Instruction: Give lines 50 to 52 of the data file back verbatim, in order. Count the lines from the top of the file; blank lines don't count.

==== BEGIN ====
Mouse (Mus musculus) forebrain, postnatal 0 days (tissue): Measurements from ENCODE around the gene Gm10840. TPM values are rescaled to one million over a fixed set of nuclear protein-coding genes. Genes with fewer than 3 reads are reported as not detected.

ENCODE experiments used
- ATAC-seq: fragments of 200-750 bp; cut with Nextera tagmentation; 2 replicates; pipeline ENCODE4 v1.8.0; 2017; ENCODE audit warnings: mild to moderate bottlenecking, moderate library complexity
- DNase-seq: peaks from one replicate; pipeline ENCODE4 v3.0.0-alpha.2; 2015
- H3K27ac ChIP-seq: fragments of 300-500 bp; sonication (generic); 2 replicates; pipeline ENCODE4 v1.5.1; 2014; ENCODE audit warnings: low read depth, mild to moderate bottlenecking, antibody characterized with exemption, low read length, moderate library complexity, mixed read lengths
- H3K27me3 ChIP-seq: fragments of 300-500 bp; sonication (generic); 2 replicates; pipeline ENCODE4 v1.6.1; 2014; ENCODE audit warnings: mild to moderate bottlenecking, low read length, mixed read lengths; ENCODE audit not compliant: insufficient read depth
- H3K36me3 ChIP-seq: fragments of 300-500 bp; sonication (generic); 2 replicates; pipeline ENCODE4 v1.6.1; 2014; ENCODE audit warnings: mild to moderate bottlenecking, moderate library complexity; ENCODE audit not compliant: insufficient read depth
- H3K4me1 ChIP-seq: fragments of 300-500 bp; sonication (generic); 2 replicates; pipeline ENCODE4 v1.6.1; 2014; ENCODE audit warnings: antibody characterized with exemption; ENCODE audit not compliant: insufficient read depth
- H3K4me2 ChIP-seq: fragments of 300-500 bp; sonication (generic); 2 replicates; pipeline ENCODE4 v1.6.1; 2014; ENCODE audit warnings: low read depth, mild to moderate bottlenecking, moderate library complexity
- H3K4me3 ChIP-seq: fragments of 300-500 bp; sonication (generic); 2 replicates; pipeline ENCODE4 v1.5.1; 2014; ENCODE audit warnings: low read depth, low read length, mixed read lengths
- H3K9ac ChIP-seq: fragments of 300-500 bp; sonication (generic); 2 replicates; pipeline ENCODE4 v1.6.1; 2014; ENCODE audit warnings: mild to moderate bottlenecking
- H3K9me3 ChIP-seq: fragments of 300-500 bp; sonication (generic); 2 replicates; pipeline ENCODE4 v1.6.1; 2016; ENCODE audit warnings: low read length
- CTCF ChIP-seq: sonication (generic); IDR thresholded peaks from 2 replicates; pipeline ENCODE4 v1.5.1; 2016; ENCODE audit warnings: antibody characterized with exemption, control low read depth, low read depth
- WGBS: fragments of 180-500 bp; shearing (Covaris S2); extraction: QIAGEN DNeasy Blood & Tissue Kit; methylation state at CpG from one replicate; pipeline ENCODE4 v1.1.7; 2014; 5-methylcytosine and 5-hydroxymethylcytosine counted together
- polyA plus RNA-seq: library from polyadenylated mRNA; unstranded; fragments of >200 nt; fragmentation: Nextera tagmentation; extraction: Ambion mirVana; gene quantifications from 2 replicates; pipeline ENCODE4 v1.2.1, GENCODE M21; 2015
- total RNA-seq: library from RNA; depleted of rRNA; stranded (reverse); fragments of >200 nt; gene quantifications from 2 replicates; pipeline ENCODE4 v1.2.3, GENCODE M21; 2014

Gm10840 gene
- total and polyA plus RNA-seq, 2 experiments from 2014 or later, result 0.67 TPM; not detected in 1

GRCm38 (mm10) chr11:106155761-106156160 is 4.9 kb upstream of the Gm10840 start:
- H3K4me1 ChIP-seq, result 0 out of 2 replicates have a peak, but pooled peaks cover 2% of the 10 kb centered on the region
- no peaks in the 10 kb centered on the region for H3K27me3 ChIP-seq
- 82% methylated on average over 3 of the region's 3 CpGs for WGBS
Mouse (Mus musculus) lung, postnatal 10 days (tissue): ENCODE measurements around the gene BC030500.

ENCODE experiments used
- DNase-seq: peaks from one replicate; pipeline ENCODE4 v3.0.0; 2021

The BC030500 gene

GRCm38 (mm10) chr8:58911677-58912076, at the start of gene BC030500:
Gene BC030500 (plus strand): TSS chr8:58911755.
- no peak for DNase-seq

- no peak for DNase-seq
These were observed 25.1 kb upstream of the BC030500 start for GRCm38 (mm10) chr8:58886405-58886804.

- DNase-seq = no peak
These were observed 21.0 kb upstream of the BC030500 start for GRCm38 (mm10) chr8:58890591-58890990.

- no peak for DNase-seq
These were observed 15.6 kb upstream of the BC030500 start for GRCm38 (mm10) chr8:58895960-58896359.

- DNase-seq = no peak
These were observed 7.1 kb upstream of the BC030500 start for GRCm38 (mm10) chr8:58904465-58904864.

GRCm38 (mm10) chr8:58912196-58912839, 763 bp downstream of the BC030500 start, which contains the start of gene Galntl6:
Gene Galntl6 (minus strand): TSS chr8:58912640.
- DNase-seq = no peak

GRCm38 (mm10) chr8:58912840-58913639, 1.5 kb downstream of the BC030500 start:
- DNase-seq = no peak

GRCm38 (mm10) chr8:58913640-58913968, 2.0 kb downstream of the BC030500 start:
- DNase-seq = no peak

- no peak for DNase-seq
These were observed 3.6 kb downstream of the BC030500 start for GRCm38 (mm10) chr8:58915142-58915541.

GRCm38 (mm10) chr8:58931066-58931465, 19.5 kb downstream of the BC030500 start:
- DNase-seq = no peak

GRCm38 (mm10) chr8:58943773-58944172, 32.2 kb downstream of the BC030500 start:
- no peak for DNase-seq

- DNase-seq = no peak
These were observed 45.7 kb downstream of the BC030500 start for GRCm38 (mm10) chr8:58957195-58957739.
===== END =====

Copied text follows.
- no peak for DNase-seq

- DNase-seq = no peak
These were observed 45.7 kb downstream of the BC030500 start for GRCm38 (mm10) chr8:58957195-58957739.